In the Celtic Tree Calendar, November is the first month of the year and the Birch is its tree. As the first month, November and the Birch signify a time of cleansing and new beginnings. We are deep into November, but on the heels of the New Moon, so I’ve decided to post this even at this late date.
We’re so accustomed to January starting the new year, it seems odd to think of November as the first month. Following Allhallows/Samhain, when the veil between worlds is briefly pulled back, it seems fitting that we leave our ghosts behind. We long to give birth to something fresh and new. In the winter months, the white bark of the Birch stands out against the shrubbery it towers over ~ a symbolic arrow aimed toward the heavens signifying a new goal for the coming year.
Some traditions do assign the Birch to December 24-January 20th which aligns with the new year. Use whichever system feels right to you. Symbolism has meaning only if you can apply it to your life.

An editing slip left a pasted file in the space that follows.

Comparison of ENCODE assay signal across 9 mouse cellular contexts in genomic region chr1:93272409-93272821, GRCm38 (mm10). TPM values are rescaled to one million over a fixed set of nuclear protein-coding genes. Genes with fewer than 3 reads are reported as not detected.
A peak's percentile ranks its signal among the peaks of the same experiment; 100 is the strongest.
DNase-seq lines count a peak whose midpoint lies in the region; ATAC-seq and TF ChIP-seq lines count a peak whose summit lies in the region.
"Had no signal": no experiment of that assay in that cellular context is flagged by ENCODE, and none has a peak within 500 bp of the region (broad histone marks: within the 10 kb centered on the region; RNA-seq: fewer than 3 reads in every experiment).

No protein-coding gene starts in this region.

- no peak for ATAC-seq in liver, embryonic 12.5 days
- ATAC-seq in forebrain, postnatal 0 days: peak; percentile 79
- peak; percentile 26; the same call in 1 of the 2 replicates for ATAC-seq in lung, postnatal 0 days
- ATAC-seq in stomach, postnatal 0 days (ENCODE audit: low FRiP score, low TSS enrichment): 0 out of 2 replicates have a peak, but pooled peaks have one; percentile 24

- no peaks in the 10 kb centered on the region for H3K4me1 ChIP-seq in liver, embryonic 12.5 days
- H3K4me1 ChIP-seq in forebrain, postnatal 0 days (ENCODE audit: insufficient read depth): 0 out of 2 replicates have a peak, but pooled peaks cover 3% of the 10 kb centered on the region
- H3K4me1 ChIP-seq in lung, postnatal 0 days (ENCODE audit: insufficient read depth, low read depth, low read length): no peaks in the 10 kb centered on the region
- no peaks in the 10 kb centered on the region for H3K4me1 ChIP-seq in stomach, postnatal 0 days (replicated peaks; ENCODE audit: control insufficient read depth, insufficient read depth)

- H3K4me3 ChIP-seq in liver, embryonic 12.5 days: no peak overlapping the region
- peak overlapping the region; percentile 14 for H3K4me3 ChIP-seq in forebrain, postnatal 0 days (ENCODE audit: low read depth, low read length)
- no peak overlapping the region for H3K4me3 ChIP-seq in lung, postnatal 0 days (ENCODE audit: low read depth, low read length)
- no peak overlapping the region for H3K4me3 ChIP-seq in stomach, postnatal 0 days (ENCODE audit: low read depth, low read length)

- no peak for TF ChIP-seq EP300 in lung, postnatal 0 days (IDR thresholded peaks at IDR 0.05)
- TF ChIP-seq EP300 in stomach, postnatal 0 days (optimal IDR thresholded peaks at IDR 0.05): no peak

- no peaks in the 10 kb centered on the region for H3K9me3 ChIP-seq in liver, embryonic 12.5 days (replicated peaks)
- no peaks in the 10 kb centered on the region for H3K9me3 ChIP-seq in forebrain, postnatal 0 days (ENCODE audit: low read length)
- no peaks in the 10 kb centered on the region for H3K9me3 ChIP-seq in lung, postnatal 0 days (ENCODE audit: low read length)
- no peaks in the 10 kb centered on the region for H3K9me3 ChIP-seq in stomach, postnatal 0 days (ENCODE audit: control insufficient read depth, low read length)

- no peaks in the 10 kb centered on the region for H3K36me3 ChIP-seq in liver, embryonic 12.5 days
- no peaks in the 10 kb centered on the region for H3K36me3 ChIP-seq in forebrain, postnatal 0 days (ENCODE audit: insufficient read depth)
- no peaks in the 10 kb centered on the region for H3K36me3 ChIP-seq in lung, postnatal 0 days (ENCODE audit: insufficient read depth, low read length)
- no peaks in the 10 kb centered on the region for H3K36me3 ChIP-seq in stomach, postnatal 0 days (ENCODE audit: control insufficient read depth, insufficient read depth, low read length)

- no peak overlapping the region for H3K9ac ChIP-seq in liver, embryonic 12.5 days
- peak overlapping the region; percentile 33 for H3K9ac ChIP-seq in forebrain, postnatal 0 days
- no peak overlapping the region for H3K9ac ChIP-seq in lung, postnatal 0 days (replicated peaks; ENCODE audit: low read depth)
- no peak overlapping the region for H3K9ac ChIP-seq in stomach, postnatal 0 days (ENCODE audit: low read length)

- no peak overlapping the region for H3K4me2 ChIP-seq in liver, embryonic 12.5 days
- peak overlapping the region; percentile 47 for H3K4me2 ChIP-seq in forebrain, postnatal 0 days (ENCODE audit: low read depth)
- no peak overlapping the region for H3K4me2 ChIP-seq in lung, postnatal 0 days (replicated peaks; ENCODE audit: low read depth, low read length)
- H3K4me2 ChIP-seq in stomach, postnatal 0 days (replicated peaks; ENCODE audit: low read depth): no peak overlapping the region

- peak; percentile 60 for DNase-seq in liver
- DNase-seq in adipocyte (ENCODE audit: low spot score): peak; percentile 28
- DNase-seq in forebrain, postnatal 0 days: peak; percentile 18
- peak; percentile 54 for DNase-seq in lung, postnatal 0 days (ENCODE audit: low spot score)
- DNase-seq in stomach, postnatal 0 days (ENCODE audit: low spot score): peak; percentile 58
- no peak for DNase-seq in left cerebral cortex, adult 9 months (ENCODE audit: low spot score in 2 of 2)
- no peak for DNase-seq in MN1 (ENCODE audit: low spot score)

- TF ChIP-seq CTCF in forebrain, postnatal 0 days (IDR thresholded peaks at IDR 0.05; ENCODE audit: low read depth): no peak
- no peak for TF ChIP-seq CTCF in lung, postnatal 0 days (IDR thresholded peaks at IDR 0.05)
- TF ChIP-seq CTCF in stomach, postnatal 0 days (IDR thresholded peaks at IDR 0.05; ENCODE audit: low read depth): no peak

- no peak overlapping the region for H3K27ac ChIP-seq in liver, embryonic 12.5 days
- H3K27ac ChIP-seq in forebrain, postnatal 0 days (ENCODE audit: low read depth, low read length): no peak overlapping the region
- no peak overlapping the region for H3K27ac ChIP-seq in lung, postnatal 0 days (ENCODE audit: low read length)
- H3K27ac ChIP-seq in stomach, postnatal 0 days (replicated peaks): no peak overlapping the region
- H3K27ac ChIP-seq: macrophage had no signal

If you come across a fallen Birch, take a bit of the bark and write a goal or a message to yourself or the universe on the back side. You may even find some bark that has already peeled off of a living tree. The bark will probably curl in on itself in a kind of scroll which you can open every once in a while to read again, or you might want to add the bark as a piece of kindling in a fire as part of a ritual or ceremony. If you do take some bark, leave something at the base of the tree in gratitude ~ perhaps some seeds for the creatures who forage there or make their home in the branches above. The winter months are hard on our animal friends and they will certainly appreciate what you leave for them.(Card is from the Celtic Tree Oracle by Liz and Colin Murray. Photo is from www.morguefile.com)